The optic nerve contains thousands of communication wires from the eye to the brain. The wires may become damaged by high CSF (brain fluid) pressure. Some of the wires will then wear out and disappear. This may cause blurred vision and 'washed' out colour vision.
What is Nystagmus?
Our eyes move quickly when we watch something that is moving quickly. Our eyes are still when we look at something that is still. This is so the eyes can focus sharply on an object. The eye can then give clear signals to the brain to make clear vision. In some children the eyes are always moving to-and-fro even though the object that they are looking at is still. This to-and-fro movement is called Nystagmus. Children do not know that they are doing it. Because the eye is shaking the vision is usually a bit blurred. This is like if a camera moves during a photograph. The photograph is also usually blurred.
What is Squint?
Squint is when a child's eyes do not appear to be looking in the same direction. One eye may be looking too far out (divergent squint) or too far in (convergent squint). Sometimes spectacles or an operation may help the eyes to look straighter.
There are no medicines or surgical treatments that will fix or improve brain damage. There are however lots of things that can be done to help children with Hydrocephalus and PVL see better.
We use our vision to get around, learn new things and to meet other people and make friends. It is important to consider what your child's particular problems with vision might be.
If your child has been prescribed spectacles, contact lenses or a Low Visual Aid (LVA) it is important that they are encouraged to wear and use them. This will help your child see more clearly and help the vision parts of the brain grow and develop.
Problems at school may be due to some of the reading books being hard to see. This often means it takes longer and more effort to do the work. If the size of print is increased and letters and words spaced more widely most children will find schoolwork easier. Good bright lighting and crisp black print on a clean white background will also make things easier.
SSome children may also benefit from using a computer program while reading. The program only shows one word of a sentence at a time. The word is in the middle of the computer screen. This reduces the need for fast eye movements. It can increase reading speed and reduce tiredness. One program is called Ace Reader. There are many others. A demonstration can be downloaded from www.acereader.com.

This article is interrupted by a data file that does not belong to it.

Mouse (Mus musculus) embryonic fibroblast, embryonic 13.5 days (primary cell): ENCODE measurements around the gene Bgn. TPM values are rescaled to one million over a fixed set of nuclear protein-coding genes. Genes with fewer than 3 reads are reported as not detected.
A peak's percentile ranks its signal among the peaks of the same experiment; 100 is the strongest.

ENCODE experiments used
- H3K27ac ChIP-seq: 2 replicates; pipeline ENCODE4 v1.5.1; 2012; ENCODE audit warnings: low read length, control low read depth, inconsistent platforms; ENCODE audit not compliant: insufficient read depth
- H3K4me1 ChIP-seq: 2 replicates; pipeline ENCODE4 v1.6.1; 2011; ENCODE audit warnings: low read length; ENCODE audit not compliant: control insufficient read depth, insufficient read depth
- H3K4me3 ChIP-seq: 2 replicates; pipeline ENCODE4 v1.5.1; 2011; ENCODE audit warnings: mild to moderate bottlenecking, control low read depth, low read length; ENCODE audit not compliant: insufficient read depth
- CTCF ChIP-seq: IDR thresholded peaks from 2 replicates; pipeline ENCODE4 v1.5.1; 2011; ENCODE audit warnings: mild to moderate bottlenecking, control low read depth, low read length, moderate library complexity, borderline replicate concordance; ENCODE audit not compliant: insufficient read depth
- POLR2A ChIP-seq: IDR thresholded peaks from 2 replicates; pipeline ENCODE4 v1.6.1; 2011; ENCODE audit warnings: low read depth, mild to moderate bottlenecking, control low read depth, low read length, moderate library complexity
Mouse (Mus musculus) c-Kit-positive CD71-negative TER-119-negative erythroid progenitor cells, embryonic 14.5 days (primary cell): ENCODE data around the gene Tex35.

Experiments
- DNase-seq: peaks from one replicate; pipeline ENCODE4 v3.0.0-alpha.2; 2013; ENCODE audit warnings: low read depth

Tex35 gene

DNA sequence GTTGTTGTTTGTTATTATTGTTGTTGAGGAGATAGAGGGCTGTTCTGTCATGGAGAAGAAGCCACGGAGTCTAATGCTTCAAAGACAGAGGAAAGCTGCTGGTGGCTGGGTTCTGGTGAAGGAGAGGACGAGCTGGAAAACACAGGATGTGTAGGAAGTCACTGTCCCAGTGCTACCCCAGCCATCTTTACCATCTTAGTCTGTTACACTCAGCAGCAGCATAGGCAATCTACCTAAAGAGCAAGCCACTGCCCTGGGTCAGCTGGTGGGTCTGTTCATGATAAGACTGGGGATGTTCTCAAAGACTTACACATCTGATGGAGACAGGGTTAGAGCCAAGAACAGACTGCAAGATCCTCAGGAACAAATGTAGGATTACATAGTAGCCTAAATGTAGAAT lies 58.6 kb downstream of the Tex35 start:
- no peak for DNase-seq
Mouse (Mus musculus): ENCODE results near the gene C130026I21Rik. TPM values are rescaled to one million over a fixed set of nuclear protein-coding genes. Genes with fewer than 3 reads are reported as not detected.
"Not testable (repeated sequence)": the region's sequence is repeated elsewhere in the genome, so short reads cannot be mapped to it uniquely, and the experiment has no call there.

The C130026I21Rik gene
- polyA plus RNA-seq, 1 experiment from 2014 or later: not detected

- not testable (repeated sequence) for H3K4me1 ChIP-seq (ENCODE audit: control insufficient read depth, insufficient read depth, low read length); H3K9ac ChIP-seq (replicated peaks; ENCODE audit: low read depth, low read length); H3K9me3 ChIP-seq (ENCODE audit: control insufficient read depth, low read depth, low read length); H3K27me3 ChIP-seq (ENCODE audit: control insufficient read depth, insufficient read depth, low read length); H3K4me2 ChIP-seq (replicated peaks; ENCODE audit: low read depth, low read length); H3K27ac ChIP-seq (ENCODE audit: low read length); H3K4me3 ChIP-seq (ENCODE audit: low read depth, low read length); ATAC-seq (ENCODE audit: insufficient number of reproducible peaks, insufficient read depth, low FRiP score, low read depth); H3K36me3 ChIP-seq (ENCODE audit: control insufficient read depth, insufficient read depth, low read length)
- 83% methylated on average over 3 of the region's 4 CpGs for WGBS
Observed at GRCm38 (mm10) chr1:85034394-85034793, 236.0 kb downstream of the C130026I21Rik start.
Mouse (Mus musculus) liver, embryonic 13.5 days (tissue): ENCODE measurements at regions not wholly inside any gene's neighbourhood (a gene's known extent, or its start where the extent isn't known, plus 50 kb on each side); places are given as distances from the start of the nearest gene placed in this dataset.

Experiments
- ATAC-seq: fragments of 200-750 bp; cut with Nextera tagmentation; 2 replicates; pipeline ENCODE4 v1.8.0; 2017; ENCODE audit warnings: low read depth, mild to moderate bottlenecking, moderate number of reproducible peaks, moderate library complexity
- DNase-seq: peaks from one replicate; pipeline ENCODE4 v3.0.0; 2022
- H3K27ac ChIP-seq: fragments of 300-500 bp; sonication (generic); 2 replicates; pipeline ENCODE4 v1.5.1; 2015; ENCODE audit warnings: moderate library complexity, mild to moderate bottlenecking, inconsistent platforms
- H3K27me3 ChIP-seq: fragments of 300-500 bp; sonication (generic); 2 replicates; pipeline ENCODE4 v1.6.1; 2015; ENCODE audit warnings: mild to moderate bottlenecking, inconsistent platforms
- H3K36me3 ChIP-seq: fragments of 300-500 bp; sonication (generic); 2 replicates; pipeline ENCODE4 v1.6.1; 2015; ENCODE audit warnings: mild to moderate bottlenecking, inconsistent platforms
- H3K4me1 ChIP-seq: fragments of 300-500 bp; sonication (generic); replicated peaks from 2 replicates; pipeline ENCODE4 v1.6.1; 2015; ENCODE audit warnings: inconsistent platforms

It is also worth watching carefully to find out what the smallest toys are that a child can see and play with. Then try to only play with toys that are the same size or bigger. Placing one toy on a plain background will often help children see it more readily. Placing lots of toys of different size and colour close together on a patterned background can make them 'invisible' to many children with CVI.
Recognising facial expressions can often be difficult. It is worth trying to find out at what distance facial expressions can be seen and responded to. Then always try to talk and smile from within this distance. This helps a child to learn what facial expressions mean and to copy them. There is a special part of the brain that helps children 'make sense' of faces. Sometimes this part is also damaged. These children may have difficulty responding to smiling even if their vision is clear enough. If the child has visual field loss try to place objects in the part of the child's vision that is working.
Infants and young children need to learn about the world around them. Home visiting teachers, physiotherapists and occupational and speech therapists may all add to the child's care and education. It is important to continue the programmes that they recommend. If the child is involved in family activities vision can improve and new skills can develop.
Even if a child has very poor vision many useful and practical things can be done to improve the ability of the child to get around, interact with other children and learn.
Who wrote these documents?
These pages are the consensus of opinion of many different people. They include parents of visually impaired children, visually impaired children themselves, Community Paediatricians, Ophthalmologists, Educationalists and Psychologists.
The main author and person responsible for their content is Dr Andrew Blaikie who was an Ophthalmology Research Fellow with Visual Impairment Scotland and is a member of the Royal College of Ophthalmologists.